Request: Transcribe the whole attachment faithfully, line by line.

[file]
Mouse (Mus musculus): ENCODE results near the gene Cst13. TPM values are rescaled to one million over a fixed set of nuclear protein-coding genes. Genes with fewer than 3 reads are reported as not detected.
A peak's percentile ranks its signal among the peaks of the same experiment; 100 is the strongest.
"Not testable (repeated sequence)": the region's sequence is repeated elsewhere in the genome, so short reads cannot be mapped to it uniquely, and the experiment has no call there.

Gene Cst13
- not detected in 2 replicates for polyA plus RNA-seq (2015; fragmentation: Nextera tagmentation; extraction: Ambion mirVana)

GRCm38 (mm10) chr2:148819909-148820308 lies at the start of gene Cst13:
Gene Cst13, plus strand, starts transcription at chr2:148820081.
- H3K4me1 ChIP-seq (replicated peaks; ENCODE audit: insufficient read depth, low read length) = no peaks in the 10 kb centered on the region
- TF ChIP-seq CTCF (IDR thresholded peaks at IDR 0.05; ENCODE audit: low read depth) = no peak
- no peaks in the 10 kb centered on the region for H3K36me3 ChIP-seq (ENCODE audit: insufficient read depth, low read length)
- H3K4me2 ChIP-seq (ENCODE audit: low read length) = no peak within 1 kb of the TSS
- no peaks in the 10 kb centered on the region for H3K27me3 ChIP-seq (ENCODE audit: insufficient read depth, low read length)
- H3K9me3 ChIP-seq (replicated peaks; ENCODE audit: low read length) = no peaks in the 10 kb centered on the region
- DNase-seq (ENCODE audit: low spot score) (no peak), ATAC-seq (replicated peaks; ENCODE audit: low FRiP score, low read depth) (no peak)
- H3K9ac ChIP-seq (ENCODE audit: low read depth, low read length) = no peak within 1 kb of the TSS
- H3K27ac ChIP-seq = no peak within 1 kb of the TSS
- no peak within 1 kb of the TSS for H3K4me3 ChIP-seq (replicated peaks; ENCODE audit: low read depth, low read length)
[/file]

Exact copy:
Mouse (Mus musculus): ENCODE results near the gene Cst13. TPM values are rescaled to one million over a fixed set of nuclear protein-coding genes. Genes with fewer than 3 reads are reported as not detected.
A peak's percentile ranks its signal among the peaks of the same experiment; 100 is the strongest.
"Not testable (repeated sequence)": the region's sequence is repeated elsewhere in the genome, so short reads cannot be mapped to it uniquely, and the experiment has no call there.

Gene Cst13
- not detected in 2 replicates for polyA plus RNA-seq (2015; fragmentation: Nextera tagmentation; extraction: Ambion mirVana)

GRCm38 (mm10) chr2:148819909-148820308 lies at the start of gene Cst13:
Gene Cst13, plus strand, starts transcription at chr2:148820081.
- H3K4me1 ChIP-seq (replicated peaks; ENCODE audit: insufficient read depth, low read length) = no peaks in the 10 kb centered on the region
- TF ChIP-seq CTCF (IDR thresholded peaks at IDR 0.05; ENCODE audit: low read depth) = no peak
- no peaks in the 10 kb centered on the region for H3K36me3 ChIP-seq (ENCODE audit: insufficient read depth, low read length)
- H3K4me2 ChIP-seq (ENCODE audit: low read length) = no peak within 1 kb of the TSS
- no peaks in the 10 kb centered on the region for H3K27me3 ChIP-seq (ENCODE audit: insufficient read depth, low read length)
- H3K9me3 ChIP-seq (replicated peaks; ENCODE audit: low read length) = no peaks in the 10 kb centered on the region
- DNase-seq (ENCODE audit: low spot score) (no peak), ATAC-seq (replicated peaks; ENCODE audit: low FRiP score, low read depth) (no peak)
- H3K9ac ChIP-seq (ENCODE audit: low read depth, low read length) = no peak within 1 kb of the TSS
- H3K27ac ChIP-seq = no peak within 1 kb of the TSS
- no peak within 1 kb of the TSS for H3K4me3 ChIP-seq (replicated peaks; ENCODE audit: low read depth, low read length)